While once manufactured solely for military use, Jeeps have become a symbol of rugged outdoor adventure. If your Jeep, however, is a lemon, the related financial loss – along with the safety concerns – can be significant. Fortunately, there is a California lemon law in place to help. Lemon laws are designed to protect the consumer and to give the manufacturer an opportunity to fix the problem before applying legal remedies.
When it comes to identifying a Jeep as a lemon, there is no clear-cut test. There are elements, however, to consider. To begin, the Jeep must have a defect that is considered substantial, which means that it impairs the vehicle’s use, value, or safety. From here, the defect must remain after the dealership has been given several – or a reasonable number – of opportunities to address the concern, or the Jeep must have remained at the dealership for repairs for more than 30 cumulative – rather than consecutive – days.
Determining if the defect reaches the level of qualifying the Jeep as a lemon comes down to determining whether or not it affects the vehicle’s use, value, or safety. Consider the following:
Ultimately, the defect you’re experiencing doesn’t have to relate to the Jeep’s safety to qualify the vehicle as a lemon, but if the defect does affect the vehicle’s safety, two attempts by the dealership to correct the matter are likely to qualify as a reasonable number.
It’s important to note that every lemon law claim is determined on a case-by-case basis, and the unique circumstances of your case will guide the outcome. If you have experienced any of the following within the Jeep’s first 18,000 miles or 18 months, it’s presumed to be a lemon under California law:
You should know that your Jeep doesn’t have to be brand new or to have very few miles on it to qualify for lemon law protections. For example, if you brought the vehicle in for its first related repair prior to its warranty’s ending, your Jeep may qualify.
If your new Jeep is determined to be a lemon, it can lead to either a buyback or replacement – depending on your preference. If your vehicle is replaced, you’ll be provided with another that is substantially identical, and if Jeep buys your vehicle back, you’re entitled to the original sale price – as offset by the number of miles you put on it prior to the first related repair.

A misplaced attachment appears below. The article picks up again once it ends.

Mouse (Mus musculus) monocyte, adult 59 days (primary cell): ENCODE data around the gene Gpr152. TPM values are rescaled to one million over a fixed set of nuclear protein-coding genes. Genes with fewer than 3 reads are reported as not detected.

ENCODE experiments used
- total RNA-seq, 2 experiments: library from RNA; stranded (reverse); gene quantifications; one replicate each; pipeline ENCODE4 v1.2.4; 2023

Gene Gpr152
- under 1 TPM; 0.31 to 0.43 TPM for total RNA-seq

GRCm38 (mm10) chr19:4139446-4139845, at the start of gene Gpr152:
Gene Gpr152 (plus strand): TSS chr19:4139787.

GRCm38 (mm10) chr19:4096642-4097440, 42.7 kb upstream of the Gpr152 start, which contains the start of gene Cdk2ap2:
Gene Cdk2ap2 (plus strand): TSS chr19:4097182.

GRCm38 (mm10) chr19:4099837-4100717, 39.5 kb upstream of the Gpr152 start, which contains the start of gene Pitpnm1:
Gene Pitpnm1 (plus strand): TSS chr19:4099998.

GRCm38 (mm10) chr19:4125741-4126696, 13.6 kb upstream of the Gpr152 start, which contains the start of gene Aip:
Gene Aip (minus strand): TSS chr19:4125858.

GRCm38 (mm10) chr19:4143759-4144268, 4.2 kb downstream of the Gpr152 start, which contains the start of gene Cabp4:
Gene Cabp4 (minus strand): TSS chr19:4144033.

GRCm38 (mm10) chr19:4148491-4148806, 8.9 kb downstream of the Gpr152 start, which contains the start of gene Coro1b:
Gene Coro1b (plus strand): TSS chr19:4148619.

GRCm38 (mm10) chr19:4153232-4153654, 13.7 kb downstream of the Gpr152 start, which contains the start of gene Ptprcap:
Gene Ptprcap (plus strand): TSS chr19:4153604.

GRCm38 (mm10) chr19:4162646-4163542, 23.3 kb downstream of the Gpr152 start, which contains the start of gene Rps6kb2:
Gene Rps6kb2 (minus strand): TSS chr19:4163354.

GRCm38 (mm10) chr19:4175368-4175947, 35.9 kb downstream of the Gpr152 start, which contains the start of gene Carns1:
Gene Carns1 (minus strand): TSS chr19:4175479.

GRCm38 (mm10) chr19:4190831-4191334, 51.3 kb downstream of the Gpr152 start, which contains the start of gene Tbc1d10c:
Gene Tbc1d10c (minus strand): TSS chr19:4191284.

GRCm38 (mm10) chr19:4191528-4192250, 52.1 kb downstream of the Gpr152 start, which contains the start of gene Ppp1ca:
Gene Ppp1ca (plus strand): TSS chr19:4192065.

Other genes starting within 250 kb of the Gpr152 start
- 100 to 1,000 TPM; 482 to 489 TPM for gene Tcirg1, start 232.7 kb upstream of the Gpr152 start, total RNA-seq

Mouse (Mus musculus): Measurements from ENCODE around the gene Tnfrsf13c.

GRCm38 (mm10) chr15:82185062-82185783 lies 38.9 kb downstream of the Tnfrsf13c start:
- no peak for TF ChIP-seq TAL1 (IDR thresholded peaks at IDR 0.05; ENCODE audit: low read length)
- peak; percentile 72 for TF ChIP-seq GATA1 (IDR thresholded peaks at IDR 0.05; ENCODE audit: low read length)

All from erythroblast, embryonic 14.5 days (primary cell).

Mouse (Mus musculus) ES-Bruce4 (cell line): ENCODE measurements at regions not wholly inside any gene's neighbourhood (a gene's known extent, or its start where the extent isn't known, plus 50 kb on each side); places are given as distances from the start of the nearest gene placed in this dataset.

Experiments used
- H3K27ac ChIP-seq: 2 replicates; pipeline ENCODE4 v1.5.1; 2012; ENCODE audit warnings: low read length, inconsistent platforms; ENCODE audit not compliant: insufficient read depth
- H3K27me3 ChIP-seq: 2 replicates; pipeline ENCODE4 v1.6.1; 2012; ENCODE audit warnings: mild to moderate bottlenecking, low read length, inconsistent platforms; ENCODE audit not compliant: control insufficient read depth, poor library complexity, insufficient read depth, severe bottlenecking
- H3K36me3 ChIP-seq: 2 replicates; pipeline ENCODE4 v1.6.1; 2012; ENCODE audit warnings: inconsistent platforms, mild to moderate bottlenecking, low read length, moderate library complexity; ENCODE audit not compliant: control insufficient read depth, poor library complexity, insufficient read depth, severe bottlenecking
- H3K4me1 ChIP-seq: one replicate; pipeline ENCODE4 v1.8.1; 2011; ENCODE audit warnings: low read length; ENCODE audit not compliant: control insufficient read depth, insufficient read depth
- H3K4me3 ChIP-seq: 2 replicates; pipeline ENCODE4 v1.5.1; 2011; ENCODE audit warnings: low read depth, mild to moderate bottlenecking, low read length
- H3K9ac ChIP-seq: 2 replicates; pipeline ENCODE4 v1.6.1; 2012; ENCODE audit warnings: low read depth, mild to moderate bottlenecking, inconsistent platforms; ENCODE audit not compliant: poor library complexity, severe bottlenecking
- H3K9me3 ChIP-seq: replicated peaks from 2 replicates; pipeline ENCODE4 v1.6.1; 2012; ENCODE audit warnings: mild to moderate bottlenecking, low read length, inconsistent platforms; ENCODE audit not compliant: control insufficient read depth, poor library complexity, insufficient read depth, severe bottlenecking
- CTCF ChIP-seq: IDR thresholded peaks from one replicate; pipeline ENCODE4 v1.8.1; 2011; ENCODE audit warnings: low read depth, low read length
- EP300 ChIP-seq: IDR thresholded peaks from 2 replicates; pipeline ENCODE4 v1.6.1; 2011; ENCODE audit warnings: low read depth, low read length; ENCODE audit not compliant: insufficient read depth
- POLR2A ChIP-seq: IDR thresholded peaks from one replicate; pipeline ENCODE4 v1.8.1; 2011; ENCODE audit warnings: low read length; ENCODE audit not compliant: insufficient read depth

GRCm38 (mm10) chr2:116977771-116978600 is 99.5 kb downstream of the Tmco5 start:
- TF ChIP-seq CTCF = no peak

Jeeps have their fair share of defects, and a sampling of the most common includes the following:
Several Jeep models and years that are noted for having serious defects include the following:
Jeep’s water leak issues are widespread, and they have been a major concern for Jeep owners throughout the past several years. These leaks can happen in nearly every spot there is for water to enter the cabin, and they can exacerbate the allergies of owners and their passengers. They are also closely linked to electrical shorts in Jeep vehicles – along with other mechanical issues.
The Jeep death wobble deserves a bit of attention all its own. This defect is so common it’s earned its own ominous title, and it refers to a mechanical defect in the Jeep that’s caused by damaged, misaligned, or loose parts in the vehicle’s steering system or suspension.
When you get your Jeep up to speed, or you’re traveling on rough terrain, this mechanical defect can shake the vehicle to the point that it wobbles. There have been instances when even experienced all-terrain Jeep drivers have lost control of their vehicles when the dreaded wobble sets in.
A defect in any one of the following parts – or any combination of the following parts – can lead to a death wobble:
Alignment concerns can also be the cause, especially for those Jeeps that are either lifted or lowered.
According to the National Highway Traffic Safety Administration (NHTSA), the 2014 Jeep Cherokee is the most prone to issues – with 13 recalls and 2,325 complaints. Nonetheless, it earned four stars out of five on its overall safety rating. The Jeep Wrangler, on the other hand, tends to receive the fewest complaints and to have fewer recalls compared to other Jeep models, which can vary, however, from year to year.
In addition to Jeep’s infamous death wobble, there are other primary manufacturing concerns.
A common manufacturing suspension issue on Jeep models beginning in 2005 is related to the electronic sway bar disconnect system, which is also known as the stabilizer or anti-roll bar. This component of the suspension helps keep the Jeep level and prevents excess swaying when moving through turns. While Jeep’s suspension in this regard works well on roadways, articulation is reduced in relation to off-roading.